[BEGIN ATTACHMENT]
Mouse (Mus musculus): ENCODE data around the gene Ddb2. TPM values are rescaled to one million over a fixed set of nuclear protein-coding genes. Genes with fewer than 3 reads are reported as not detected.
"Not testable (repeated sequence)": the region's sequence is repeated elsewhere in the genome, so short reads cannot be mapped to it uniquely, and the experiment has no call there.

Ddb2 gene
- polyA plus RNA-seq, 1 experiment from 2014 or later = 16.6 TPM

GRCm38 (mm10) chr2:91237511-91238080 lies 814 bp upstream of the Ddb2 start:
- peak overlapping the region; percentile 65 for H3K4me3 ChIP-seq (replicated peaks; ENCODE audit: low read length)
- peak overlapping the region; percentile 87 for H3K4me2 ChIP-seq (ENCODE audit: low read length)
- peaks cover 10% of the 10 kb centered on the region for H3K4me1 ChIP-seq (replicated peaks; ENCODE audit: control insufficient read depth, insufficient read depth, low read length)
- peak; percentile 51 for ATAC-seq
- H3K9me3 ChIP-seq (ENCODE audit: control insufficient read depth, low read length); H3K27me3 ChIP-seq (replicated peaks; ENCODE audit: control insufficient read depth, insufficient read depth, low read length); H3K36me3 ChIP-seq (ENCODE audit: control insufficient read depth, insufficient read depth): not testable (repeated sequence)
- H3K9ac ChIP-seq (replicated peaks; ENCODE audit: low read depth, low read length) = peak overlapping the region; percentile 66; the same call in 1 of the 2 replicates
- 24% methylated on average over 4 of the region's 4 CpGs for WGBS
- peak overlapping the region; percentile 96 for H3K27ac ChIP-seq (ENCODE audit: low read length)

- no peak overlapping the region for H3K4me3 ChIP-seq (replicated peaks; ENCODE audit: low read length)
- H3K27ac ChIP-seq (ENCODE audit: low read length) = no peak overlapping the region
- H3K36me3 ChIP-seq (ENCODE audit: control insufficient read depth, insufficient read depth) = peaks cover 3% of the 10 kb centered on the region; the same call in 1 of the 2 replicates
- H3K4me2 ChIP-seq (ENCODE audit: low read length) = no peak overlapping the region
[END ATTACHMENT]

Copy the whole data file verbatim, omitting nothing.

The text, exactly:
Mouse (Mus musculus): ENCODE data around the gene Ddb2. TPM values are rescaled to one million over a fixed set of nuclear protein-coding genes. Genes with fewer than 3 reads are reported as not detected.
"Not testable (repeated sequence)": the region's sequence is repeated elsewhere in the genome, so short reads cannot be mapped to it uniquely, and the experiment has no call there.

Ddb2 gene
- polyA plus RNA-seq, 1 experiment from 2014 or later = 16.6 TPM

GRCm38 (mm10) chr2:91237511-91238080 lies 814 bp upstream of the Ddb2 start:
- peak overlapping the region; percentile 65 for H3K4me3 ChIP-seq (replicated peaks; ENCODE audit: low read length)
- peak overlapping the region; percentile 87 for H3K4me2 ChIP-seq (ENCODE audit: low read length)
- peaks cover 10% of the 10 kb centered on the region for H3K4me1 ChIP-seq (replicated peaks; ENCODE audit: control insufficient read depth, insufficient read depth, low read length)
- peak; percentile 51 for ATAC-seq
- H3K9me3 ChIP-seq (ENCODE audit: control insufficient read depth, low read length); H3K27me3 ChIP-seq (replicated peaks; ENCODE audit: control insufficient read depth, insufficient read depth, low read length); H3K36me3 ChIP-seq (ENCODE audit: control insufficient read depth, insufficient read depth): not testable (repeated sequence)
- H3K9ac ChIP-seq (replicated peaks; ENCODE audit: low read depth, low read length) = peak overlapping the region; percentile 66; the same call in 1 of the 2 replicates
- 24% methylated on average over 4 of the region's 4 CpGs for WGBS
- peak overlapping the region; percentile 96 for H3K27ac ChIP-seq (ENCODE audit: low read length)

- no peak overlapping the region for H3K4me3 ChIP-seq (replicated peaks; ENCODE audit: low read length)
- H3K27ac ChIP-seq (ENCODE audit: low read length) = no peak overlapping the region
- H3K36me3 ChIP-seq (ENCODE audit: control insufficient read depth, insufficient read depth) = peaks cover 3% of the 10 kb centered on the region; the same call in 1 of the 2 replicates
- H3K4me2 ChIP-seq (ENCODE audit: low read length) = no peak overlapping the region